I'm feeling very righteous. I just forced myself to walk to the library to return a book. I dithered for a while and even tried to tell myself I could just drop it off at the drive-through on my way to choir tonight, but then I reminded myself that it wasn't about the errand, it was about the exercise, and I'm more productive on days when I get some exercise, especially exercise in the sunshine. My productivity yesterday came after a walk to the post office, bank and Indian market.
I did finally get over the distraction and got some substantial work done yesterday. I'm tantalizingly close to the end, but I suspect I still have a lot of writing to do. When I was at this point in the initial draft, I thought we'd just blown up the Death Star, and now all we had to do was return to base, have the happy reunion and then get our medals. It turned out to be more like Return of the King, with all the loose ends that had to be tied up. But with the rewrites, it's more like we've just blown up the truck with the Terminator in it and think we've won, but then we see that the metal skeleton is still coming after us, so now I still need to write the showdown in the factory. Except instead of it being like the horror movie staple of the villain not being dead yet, it's more like the villain you defeated turns out not to be your only (or biggest) problem, only I can't think of a good pop culture analogy for that. I may not finish today, since it's choir night and I have to run a couple of errands before choir, but tomorrow is a possibility, and then there may be hiking on Friday.
I'm still doing my market research reading on the paranormal mysteries, and I discovered (or articulated) another book pet peeve: hate at first sight for no good reason. I can see hate at first sight when there is a reason: he's Darth Vader, attacked your ship and is taking you prisoner or even he's the cop who suspects you/your best friend/sister/brother/mother/father/employer of murder and doesn't seem interested in looking beyond that to the real killer. But I can't get into a book in which the heroine just hates someone from the start for no reason other than the author needed to throw in some conflict. That's something you normally see in romances: the gorgeous guy comes to town and smiles at the heroine, and that pisses her off to an insane degree, though that's usually a sign that she'll be in love with him by the end of the book (then again, so is hate with a cause. In general, the guy the heroine hates most or who hates the heroine the most at the beginning will be the guy she ends up with). I was surprised to see it in a mystery, and even long before anyone found a body. The heroine is basically being a bitch for no good reason (and that's not the true opposite of doormat), and though we do eventually get a reason why she's touchy with people in general, it's far enough into the book that I would have stopped reading a lot earlier if I weren't reading to study the plot structure and use of paranormal elements.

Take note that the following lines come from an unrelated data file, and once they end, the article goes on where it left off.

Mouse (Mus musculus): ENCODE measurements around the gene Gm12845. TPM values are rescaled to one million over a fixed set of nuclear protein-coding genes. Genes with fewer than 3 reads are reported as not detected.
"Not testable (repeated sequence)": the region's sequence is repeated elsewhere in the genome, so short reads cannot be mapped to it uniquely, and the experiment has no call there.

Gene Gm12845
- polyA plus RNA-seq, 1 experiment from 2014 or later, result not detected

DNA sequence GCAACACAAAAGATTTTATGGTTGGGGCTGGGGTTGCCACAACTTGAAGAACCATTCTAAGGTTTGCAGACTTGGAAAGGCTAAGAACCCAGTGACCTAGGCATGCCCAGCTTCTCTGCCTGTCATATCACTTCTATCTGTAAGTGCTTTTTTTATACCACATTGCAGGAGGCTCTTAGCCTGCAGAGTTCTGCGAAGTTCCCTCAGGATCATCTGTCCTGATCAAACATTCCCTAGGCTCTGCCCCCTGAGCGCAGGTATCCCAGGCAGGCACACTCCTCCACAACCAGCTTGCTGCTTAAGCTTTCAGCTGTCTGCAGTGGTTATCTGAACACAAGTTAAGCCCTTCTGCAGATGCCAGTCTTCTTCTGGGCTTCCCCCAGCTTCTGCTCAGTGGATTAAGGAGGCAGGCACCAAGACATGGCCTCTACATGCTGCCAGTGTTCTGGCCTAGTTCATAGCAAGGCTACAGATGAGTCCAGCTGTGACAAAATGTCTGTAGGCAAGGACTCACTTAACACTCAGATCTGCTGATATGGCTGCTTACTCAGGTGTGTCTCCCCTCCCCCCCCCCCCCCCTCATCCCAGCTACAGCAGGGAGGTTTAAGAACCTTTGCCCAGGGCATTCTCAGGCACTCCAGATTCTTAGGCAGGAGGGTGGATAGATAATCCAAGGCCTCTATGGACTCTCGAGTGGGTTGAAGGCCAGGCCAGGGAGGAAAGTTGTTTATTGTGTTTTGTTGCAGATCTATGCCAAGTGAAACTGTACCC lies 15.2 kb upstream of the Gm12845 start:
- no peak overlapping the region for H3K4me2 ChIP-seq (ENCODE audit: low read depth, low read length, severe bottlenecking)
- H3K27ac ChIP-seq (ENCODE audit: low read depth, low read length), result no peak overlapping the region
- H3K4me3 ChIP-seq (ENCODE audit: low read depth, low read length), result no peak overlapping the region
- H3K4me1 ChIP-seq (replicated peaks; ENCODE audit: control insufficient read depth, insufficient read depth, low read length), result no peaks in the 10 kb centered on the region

Speaking of finding the body, I grew up reading Agatha Christie and the like, where the story pretty much starts with the discovery of the body (or it at least happens within the first chapter), but I'm surprised at how far into the book the murder seems to happen in a lot of the current books, especially since modern attention spans are shorter and you're generally encouraged to start the action as soon as possible. In this book, we don't get to a dead body until halfway through the book. I suppose some of this has to do with the fact that I've been reading mostly first books in series, so we have to establish our heroine and her situation before plunging her into a murder investigation. We didn't much care about Miss Marple's personal life, but the personal stories are almost as important as the crimes in today's series. Still, I think someone should probably be dead within the first 50 pages.
I think my January agoraphobia is kicking in because there's a conference in New York in a couple of months that I usually go to and find very valuable, and I've been dragging my feet about registering. It is very expensive, and this is shaping up to be a financially uncertain year, as one of my ongoing writing contracts has ended and my new client hasn't started tossing work at me. Not to mention the complete lack of action on the publishing front. But then that lack of action means I probably need to go. The networking and business info could be very valuable. I just can't bring myself to commit to traveling there, with all the hassle that comes with that these days, staying in a hotel and sharing a room (because the conference hotel is way too expensive to go solo -- I'd have to get a room elsewhere and commute to have a room to myself). And airfares are really high right now. I wonder what the tax rules are for frequent flier miles -- if you use them for business travel, can you deduct the value of the trip or just the fees you actually spend?
Now, off to fight the Terminator in the factory, or some more relevant and accurate cultural analogy.